However, it would not be far from assuming that this is an allusion to a huge area of ​​a vineyard (or an estate of several vineyards), as is customary in huge Roman estates, which were not addressed in the land accounts of the Roman Cato, such as in the area of ​​the King's Mountain, where several Roman military camps were deployed. And let's not forget that the word "vineyard" was well used in the Hebrew language of that time, such as "vineyard planters" who functioned under the management of Rabbi Simon, and where? In Har Hamelech, when it was written in Greek as "Gay Basilikei" (royal lands) and in Latin as "Praeidium Caesaris" (imperial estate).

It should be noted that following the Roman occupation of Judea from 63 BC onwards, there was a great deal of Roman influence on economic productions, including winemaking. This is how, for example, the interesting phenomenon of assembling vines in the Roman method was born. That is, the place of assembly was smeared with tar or asphalt mined from the Dead Sea and in this way improved the produce of the vines so that they would not be damaged by mildew and fungi.

The degree of treatment of the vines testified to their value and the importance of the wine produced from them. It is interesting to examine the comparison of the various actions involved in the subject between the Mishnah, the Tosefta, and the Jerusalem Talmud in order to point out the technological development that has occurred in the processes of time in relation to the subject under discussion, such as pruning, blessing, pruning, the daliya (such as Rabbi Yossi who says that "I will eat grapes until they eat the daliyos of mourning" (in terms of A well-known site for wine production - Tosefta Sheviyat 15:XNUMX), Masheh and Zinov.

Rabbi Yehuda Hanasi, the owner of many land assets, including vineyards, ruled in an unprecedented permit review, namely to allow the purchase of wine that was loaded in the storage and transportation of foreigners ("in the carts of Ak'om" (Talmud Babli Shabbat Kekab p. XNUMX).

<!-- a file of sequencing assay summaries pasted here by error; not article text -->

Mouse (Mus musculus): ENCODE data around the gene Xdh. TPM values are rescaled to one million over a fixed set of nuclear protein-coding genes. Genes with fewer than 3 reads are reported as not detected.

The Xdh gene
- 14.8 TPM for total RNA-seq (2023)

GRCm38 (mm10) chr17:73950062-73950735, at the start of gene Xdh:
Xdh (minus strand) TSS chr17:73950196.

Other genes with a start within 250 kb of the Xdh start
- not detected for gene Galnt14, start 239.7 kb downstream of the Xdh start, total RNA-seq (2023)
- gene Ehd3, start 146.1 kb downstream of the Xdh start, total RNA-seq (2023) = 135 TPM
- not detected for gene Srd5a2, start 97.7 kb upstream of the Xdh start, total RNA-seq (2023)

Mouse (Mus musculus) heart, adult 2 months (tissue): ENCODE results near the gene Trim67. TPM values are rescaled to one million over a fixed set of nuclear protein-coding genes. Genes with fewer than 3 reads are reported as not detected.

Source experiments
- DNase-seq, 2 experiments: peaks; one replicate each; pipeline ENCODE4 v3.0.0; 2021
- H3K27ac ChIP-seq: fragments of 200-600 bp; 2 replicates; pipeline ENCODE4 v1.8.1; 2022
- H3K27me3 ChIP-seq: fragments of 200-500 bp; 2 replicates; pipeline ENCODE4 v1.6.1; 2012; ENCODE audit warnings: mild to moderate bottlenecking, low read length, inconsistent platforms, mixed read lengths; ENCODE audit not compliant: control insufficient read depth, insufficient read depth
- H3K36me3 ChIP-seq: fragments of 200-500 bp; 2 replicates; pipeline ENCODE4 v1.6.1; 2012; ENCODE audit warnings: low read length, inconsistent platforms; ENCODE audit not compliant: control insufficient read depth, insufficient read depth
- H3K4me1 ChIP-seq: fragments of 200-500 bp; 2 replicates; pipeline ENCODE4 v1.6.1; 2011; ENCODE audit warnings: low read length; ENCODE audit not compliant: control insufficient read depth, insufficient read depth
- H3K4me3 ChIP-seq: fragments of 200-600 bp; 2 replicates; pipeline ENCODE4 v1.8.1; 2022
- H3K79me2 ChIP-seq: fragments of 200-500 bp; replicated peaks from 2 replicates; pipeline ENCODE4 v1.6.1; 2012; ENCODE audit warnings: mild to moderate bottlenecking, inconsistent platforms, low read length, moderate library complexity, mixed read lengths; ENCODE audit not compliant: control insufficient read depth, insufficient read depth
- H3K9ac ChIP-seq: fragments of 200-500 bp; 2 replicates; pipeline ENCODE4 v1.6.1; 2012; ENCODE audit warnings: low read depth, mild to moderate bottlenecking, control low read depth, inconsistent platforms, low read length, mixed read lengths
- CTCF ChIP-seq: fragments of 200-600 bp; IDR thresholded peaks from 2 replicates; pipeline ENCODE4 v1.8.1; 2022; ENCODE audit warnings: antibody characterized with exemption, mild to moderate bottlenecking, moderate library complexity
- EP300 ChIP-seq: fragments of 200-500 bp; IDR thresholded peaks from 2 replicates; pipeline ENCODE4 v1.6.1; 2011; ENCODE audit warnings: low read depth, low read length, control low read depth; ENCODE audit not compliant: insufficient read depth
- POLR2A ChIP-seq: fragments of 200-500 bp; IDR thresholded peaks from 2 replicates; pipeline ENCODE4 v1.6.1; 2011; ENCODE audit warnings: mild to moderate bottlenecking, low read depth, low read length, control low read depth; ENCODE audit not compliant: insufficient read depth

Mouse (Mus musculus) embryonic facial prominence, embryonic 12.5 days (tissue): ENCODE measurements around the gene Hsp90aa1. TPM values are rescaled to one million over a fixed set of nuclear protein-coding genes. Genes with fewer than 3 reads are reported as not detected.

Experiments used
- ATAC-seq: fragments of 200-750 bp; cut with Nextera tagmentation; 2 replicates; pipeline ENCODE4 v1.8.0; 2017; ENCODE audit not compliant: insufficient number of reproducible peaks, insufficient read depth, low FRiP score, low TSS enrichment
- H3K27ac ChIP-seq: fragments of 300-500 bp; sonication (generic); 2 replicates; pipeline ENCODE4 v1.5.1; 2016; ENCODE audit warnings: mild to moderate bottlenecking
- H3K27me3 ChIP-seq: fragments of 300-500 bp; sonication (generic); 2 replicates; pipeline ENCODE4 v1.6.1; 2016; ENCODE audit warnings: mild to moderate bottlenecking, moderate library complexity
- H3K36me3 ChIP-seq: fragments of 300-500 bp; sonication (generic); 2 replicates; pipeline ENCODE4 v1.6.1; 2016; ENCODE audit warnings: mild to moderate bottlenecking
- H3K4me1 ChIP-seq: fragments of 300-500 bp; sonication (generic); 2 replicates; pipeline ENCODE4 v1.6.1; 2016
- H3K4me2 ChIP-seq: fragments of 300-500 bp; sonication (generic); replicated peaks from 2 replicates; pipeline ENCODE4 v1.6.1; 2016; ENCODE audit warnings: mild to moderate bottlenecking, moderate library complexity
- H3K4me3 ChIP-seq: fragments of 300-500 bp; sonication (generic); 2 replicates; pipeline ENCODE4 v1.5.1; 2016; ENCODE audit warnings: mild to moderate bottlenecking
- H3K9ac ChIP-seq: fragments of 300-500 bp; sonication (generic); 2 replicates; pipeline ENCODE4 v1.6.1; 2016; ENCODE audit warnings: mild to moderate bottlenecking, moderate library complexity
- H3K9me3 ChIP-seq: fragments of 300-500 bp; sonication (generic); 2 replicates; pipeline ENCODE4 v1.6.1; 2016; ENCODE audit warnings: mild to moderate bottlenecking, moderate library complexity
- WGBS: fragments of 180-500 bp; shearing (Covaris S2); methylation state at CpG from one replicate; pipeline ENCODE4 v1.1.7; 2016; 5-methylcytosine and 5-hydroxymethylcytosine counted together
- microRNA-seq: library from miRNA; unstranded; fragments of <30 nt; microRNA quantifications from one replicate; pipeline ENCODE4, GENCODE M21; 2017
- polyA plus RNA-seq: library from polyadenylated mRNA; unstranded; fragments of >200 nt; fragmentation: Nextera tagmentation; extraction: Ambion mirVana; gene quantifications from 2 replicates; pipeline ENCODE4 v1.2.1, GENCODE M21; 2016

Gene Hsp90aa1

Along with the cultivation of the grapevine on the small farms, Rabbi Yehuda Hanasi oversaw the cultivation of the grapevine on his estates, such as Rabbi Fridi's vineyard in Bnei Brak, from the area of ​​the Jezreel Valley, and this against the background of his numerous connections with the Jews of the "South" (the extensive Lod Plain to the south and east of Vacha).

The production of wine from the fruit of the vine was done in several ways, and in each case the production was carried out in the Keri vineyard from a tread surface, the likes of which have been uncovered in Israel several hundreds, small and large, public as well as private-family, and the Tosefta knew how to distinguish between them as its article states: pooling cisterns, which were sometimes connected by several cisterns), or two cisterns for one cistern, and two cisterns for two cisterns" (Tosefta Teromot 7:XNUMX). From the winery, it should be noted, the liquid that was "drained" was flowed through a channel or pipe to a collection pit through cloths or mats known as "sudrin" or "wine shift", and this for the purpose of filtering the must from jars and the skins of the grapes (from the "zegs").